Jewish-flavored strips were common in the comic strip's nascent years. Rube Goldberg's brother Milt Gross, an esteemed cartoonist in his own right, drew a variety of popular strips, including the Yiddish-dialect cartoons, "Nize Baby." Harry Hershfield, in response to popular ethnic strips like "Happy Hooligan" (Irish) and "The Katzenjammer Kids" (German) created "Abie The Agent," chronicling the joke-filled exploits of car salesman Abie Kabibble in the New York business world milieu. And the 30s were dominated by two Jewish-created strips, the crime saga "Dick Tracy" (Chester Gould); and Al Capp's hillbilly opus "Li'l Abner" (Within "Abner," Capp actively spoofed his competition with a popular strip-within-a-strip called "Fearless Fosdick"). Prior to "Li'l Abner," Capp had in fact ghosted Ham Fisher's popular boxing saga "Joe Palooka" in 1933.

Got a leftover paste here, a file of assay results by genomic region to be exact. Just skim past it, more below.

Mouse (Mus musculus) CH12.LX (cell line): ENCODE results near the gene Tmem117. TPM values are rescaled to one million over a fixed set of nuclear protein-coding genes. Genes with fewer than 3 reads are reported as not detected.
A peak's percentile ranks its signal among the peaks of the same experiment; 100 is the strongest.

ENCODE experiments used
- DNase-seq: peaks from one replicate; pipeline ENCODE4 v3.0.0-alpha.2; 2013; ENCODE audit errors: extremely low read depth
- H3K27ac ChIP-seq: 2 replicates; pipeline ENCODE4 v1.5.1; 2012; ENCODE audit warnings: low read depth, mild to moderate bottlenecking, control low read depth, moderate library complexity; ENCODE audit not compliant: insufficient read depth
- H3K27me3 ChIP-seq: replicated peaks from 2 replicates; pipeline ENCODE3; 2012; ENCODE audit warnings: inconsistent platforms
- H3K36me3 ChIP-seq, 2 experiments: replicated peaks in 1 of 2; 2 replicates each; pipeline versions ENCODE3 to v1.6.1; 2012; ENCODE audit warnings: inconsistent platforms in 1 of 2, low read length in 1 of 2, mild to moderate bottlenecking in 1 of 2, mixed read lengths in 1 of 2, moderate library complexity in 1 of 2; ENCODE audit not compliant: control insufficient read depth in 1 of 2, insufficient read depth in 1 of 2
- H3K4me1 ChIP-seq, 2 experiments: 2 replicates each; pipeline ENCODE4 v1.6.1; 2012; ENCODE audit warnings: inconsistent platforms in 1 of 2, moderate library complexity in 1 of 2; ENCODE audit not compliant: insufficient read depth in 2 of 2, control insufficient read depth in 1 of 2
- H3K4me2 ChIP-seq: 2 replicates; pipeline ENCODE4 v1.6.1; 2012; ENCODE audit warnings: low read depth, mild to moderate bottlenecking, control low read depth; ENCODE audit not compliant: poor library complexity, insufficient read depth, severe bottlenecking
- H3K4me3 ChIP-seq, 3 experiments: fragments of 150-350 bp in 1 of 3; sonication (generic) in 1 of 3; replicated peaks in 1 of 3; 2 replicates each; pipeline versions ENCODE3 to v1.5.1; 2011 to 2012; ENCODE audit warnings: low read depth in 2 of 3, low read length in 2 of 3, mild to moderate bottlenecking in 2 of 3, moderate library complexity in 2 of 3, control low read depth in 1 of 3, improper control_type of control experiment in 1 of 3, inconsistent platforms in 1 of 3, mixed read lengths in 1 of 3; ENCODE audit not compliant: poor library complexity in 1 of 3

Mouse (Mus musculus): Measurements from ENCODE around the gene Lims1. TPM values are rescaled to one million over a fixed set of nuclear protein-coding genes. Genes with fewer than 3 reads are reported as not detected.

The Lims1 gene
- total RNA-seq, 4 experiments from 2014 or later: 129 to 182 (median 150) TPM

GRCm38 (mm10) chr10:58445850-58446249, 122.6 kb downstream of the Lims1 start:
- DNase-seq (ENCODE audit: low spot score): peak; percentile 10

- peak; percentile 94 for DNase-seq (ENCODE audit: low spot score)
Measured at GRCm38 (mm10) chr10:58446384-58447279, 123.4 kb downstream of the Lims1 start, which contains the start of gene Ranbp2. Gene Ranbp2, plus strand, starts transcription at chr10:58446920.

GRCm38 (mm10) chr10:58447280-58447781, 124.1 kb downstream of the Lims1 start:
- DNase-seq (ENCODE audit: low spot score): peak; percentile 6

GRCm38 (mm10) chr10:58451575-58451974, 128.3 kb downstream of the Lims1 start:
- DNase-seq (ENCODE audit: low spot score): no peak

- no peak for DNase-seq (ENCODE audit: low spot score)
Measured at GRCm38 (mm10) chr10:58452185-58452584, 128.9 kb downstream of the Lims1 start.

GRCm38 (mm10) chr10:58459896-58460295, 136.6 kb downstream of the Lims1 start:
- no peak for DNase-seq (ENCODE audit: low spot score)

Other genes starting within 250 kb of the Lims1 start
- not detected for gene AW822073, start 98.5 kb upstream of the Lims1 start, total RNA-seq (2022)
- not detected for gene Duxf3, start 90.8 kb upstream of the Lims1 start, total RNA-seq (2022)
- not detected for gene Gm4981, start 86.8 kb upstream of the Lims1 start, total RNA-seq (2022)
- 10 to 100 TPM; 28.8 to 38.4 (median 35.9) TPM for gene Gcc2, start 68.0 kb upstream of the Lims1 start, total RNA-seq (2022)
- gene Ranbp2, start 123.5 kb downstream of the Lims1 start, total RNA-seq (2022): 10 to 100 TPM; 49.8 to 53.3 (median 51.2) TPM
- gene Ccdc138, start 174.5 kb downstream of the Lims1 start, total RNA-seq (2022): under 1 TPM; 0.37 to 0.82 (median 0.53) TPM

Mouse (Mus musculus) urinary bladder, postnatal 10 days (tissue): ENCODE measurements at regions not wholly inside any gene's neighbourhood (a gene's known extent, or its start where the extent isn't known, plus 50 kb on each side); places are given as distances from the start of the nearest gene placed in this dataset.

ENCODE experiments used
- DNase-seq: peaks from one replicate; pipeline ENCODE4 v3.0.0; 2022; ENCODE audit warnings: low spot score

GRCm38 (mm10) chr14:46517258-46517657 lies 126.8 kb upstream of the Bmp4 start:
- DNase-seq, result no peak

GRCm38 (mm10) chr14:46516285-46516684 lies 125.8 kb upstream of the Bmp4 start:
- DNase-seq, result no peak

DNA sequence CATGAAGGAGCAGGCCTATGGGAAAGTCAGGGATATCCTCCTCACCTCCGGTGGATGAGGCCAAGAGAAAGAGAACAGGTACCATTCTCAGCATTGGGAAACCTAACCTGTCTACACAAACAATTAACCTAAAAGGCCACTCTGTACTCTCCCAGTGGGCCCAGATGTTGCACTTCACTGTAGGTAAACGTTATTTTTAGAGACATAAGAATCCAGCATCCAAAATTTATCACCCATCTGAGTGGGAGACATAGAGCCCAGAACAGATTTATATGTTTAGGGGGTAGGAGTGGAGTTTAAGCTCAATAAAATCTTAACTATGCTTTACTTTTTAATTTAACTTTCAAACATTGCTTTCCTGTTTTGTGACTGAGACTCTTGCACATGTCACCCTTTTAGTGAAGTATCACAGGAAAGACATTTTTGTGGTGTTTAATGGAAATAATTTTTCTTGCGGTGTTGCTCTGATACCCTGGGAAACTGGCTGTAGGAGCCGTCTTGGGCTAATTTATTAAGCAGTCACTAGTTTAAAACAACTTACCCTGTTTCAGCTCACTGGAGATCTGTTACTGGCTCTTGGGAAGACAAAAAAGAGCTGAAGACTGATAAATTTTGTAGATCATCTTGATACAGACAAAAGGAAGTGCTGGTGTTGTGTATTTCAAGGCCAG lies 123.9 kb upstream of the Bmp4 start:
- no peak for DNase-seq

The cartoonists highlighted by the Skirball's upcoming retrospective have each made their own impact on the comics industry. Since 1956, Jules Feiffer has proven that a comic could successfully double as an op-ed column and he has parlayed that gift for dialogue on display in his nationally syndicated "Feiffer" strip into scripts for the Mike Nichols-directed 1971 classic "Carnal Knowledge" and Robert Altman's 1980 live-action film based on "Popeye the Sailor."